A DRAM, which is a first embodiment of the present invention, will now be described with reference to FIGS. 1A, 1B, and 1C.

FIG. 1A illustrates the internal RAS signal generating section incorporated in this DRAM, and FIG. 1B shows the two control circuits which are also incorporated in the DRAM and operate under the control of the internal RAS signals generated by the RAS signal generating section, as will be explained later in detail.

As is illustrated in FIG. 1A, the internal RAS signal generating section comprises an external RAS input buffer 1, a first internal RAS signal generating circuit 2, a second internal RAS signal generating circuit 3, a first timer circuit 4, and a second timer circuit 5. The buffer 1 is connected to receive a RAS signal supplied from an external device It comprises two inverters 6 and 7 coupled in series. The circuits 2 and 3 are designed to generate a first internal RAS signal (RINT) and a second internal RAS signal (KRINT, respectively, from the external RAS signal. The signals RINT and KRINT will control a row-address control circuit and a column-address control circuit (both later described), respectively. The first internal RAS signal generating circuit 2 comprises a set-reset type flip-flop FF1 and an inverter 8 connected to the set output of the flip-flop FF1. Similarly, the second internal RAS signal generating circuit 3 comprises a set-reset type flip-flop FF2 and an inverter 9 connected to the set output of the flip-flop FF2. The flip-flop used in either internal signal generating circuit is composed of two 2-input NAND gates which are cross-connected to each other. The signals output by the inverters 8 and 9 are the internal RAS signals RINT and KRINT, respectively. The set terminals of the flip-flops FF1 and FF2 are connected to the output of the RAS input buffer 1. The reset terminals of the flip-flops FF1 and FF2 are connected to the outputs of the timer circuits 4 and 5 to receive the output signals RTM and KRTM of these timer circuits, respectively.

The first timer circuit 4 comprises a 2-input NAND gate 10, a first delay circuit 11, and two inverters 12 and 13. The first input of the NAND gate 10 is connected to receive a word line-driving signal WDRV. The inverter 12 receives the word-driving signal WDRV and inverts the signal. The first delay circuit 11 receives the output signal of the inverter 12 and delays the signal by time τ1 and supplies the signal to the second input of the NAND gate 10. The inverter 13 inverts the output signal of the NAND gate 10. The signal output by this inverter 13 is the signal RTM.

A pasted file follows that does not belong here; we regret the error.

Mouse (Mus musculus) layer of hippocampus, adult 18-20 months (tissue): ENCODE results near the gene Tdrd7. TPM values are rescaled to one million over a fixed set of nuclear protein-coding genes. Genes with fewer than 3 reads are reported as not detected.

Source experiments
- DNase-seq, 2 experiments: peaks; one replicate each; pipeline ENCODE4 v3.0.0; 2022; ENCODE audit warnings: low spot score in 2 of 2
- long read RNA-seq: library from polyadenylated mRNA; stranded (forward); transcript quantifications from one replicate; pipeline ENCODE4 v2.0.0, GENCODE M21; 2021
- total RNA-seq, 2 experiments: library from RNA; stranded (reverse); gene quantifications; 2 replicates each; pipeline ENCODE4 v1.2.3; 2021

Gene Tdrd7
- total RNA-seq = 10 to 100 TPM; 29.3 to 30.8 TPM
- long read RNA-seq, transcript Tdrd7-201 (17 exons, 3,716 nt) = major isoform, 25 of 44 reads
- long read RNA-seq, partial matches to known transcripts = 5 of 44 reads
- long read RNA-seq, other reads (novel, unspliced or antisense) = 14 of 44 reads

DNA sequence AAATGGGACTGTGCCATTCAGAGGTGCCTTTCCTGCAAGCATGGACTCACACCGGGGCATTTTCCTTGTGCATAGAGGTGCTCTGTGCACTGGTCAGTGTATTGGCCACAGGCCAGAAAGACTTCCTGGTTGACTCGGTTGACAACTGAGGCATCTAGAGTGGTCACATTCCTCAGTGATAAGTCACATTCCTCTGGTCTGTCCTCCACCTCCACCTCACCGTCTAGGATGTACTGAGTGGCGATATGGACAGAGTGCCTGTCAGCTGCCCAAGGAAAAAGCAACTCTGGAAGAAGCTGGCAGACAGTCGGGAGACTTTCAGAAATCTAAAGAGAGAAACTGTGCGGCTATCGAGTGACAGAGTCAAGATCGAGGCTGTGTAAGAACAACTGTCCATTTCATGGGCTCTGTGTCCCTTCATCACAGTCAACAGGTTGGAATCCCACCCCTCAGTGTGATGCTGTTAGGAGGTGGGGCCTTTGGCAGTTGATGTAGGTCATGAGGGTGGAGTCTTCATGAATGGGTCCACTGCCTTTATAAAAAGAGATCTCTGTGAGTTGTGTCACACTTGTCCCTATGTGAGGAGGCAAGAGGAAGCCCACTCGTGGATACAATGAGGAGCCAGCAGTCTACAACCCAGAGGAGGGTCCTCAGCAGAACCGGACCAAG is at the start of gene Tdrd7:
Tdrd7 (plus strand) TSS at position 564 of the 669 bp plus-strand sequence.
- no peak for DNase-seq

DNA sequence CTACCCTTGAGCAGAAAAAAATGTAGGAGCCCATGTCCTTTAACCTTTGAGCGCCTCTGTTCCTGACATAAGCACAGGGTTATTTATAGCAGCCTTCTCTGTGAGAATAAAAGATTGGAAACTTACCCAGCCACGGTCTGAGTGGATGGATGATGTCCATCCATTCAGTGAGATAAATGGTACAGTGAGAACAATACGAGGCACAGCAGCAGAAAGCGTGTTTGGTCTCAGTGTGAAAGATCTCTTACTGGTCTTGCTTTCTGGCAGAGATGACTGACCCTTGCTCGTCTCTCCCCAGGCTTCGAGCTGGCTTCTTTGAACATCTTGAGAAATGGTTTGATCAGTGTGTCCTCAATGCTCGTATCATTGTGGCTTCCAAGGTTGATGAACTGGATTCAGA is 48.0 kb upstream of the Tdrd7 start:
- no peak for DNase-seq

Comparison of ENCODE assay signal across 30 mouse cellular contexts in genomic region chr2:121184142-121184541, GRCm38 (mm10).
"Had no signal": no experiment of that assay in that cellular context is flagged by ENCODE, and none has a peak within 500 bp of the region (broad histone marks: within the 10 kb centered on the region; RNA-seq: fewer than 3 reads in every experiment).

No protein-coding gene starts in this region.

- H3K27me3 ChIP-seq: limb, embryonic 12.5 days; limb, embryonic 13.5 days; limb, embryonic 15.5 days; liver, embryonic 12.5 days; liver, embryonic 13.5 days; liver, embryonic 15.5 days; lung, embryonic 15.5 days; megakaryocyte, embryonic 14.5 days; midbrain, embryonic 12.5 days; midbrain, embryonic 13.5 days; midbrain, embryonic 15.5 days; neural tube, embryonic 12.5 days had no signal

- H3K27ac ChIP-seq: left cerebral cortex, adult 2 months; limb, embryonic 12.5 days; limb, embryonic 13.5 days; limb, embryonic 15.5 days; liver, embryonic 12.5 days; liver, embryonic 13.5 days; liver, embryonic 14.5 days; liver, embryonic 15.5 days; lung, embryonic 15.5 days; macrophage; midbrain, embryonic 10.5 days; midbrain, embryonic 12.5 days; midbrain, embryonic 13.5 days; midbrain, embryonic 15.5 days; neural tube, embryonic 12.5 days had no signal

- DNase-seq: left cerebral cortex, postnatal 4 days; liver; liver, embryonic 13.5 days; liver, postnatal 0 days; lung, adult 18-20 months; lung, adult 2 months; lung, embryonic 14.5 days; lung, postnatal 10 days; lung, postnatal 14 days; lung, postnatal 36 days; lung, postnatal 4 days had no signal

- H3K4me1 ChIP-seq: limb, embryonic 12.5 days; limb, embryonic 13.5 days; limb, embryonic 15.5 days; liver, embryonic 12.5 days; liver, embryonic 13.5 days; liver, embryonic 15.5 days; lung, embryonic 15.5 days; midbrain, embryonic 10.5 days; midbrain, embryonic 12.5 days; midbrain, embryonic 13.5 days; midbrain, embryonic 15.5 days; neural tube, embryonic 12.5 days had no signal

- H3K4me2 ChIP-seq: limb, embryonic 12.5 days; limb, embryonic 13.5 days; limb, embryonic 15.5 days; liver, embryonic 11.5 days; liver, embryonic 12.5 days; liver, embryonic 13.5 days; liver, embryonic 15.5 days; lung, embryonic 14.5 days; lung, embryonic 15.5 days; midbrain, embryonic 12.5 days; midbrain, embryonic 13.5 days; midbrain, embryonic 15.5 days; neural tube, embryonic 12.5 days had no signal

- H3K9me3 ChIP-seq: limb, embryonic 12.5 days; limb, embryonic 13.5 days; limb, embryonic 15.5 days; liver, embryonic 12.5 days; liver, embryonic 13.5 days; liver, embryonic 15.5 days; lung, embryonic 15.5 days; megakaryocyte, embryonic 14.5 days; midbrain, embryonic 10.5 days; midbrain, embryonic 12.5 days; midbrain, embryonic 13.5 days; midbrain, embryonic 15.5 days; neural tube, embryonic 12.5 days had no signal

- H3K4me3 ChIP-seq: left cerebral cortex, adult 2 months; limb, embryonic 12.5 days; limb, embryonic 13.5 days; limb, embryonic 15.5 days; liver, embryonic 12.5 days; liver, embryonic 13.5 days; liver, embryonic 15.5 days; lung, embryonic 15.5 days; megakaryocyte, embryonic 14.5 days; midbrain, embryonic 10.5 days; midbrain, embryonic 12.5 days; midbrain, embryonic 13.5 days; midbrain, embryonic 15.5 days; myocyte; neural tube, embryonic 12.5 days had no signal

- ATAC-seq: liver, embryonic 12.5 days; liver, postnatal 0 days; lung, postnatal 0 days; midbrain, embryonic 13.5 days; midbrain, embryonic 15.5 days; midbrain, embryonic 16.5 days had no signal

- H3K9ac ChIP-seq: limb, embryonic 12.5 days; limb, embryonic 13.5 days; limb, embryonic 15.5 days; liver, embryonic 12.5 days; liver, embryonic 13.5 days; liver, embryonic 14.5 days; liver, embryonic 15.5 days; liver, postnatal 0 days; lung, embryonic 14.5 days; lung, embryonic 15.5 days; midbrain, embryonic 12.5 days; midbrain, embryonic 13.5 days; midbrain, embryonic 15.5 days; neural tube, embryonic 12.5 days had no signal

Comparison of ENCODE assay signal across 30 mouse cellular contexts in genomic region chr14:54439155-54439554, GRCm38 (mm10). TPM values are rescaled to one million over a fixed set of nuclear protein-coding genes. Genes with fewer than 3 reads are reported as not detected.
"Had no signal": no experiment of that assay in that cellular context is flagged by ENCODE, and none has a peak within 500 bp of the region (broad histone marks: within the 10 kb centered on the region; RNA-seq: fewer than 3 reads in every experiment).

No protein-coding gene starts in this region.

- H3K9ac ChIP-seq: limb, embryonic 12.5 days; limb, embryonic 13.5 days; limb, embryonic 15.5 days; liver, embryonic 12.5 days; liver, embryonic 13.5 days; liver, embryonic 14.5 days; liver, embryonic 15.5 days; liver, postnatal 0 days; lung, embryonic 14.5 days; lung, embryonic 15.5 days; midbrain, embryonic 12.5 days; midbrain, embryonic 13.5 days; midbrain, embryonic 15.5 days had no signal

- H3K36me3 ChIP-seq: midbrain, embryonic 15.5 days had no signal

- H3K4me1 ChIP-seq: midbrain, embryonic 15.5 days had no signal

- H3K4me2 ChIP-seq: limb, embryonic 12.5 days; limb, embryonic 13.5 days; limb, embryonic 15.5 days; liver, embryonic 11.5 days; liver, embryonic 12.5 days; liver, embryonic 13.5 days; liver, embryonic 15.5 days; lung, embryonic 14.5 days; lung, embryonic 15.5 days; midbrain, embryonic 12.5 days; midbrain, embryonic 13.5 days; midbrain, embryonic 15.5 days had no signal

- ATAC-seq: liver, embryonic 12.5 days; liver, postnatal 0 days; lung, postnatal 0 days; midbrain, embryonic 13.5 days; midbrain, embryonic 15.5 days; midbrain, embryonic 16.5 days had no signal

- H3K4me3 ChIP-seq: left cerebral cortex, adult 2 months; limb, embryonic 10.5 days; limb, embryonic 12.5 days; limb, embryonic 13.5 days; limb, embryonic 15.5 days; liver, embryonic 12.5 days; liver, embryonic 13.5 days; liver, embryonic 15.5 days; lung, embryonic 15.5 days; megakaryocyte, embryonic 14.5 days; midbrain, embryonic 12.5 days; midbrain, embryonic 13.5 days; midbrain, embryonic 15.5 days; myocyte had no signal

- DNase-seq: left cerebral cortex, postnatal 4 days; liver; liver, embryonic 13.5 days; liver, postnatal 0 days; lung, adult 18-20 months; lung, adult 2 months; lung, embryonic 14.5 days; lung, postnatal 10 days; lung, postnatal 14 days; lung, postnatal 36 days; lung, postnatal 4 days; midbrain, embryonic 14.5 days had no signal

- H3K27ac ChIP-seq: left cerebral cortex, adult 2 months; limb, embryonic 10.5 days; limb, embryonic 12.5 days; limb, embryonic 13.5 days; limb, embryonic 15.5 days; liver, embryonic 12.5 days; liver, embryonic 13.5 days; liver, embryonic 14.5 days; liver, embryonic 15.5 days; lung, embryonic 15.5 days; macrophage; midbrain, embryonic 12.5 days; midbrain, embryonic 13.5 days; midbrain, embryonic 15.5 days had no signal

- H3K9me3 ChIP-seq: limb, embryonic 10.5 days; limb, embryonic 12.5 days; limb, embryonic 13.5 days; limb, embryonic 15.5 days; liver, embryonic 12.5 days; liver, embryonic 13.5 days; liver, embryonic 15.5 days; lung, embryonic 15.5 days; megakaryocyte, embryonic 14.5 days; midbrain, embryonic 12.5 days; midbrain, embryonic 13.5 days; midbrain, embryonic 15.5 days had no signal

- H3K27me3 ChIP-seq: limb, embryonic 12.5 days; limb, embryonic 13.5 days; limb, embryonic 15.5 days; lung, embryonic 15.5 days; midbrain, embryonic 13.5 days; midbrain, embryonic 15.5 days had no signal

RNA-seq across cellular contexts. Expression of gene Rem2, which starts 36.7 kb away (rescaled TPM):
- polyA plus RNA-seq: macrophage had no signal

The second timer circuit 5 comprises a 2-input NAND gate 14, a second delay circuit 15, and two inverters 16 and 17. The first input of the NAND gate 14 is connected to receive a word-driving signal WDRV. The inverter 16 receives the word-driving signal WDRV and inverts the signal. The second delay circuit 15 receives the output signal of the inverter 16 and delay the signal by time τ2 and supplies the signal to the second input of the NAND gate 14. The inverter 17 inverts the output signal of the NAND gate 10. The signal output by this inverter 17 is the signal KRTM.

The control circuits 91 and 92, both incorporated in the DRAM, will now be described, with reference to FIG. 1B. The circuit 91, which is a row control circuit, comprises a row-address buffer controller 21, a word line driver 22, a row-address buffer 23, a row decoder 24, and two delay circuits 25 and 26. The row-address buffer controller 21 controls the row-address buffer 23 in accordance with the signal RINT output from the first internal RAS signal generating circuit 2. The output signal SEN of the delay circuit 25 is used to activate the N-channel sense amplifiers (not shown) incorporated in the DRAM. The circuit 92, which is a column control circuit, comprises a column-address buffer controller 27, a column-address buffer 28, a column controller 29, a column decoder 30, an address-transition detector 31, an output controller 32, and a write controller 33. The column-address buffer controller 27 controls the column-address buffer 28 in accordance with the signal KRINT output from the second internal RAS signal generating circuit 3.

The operation of the circuits shown in FIGS. 1A and 1B will now be explained, with reference the timing chart shown in FIG. 1C.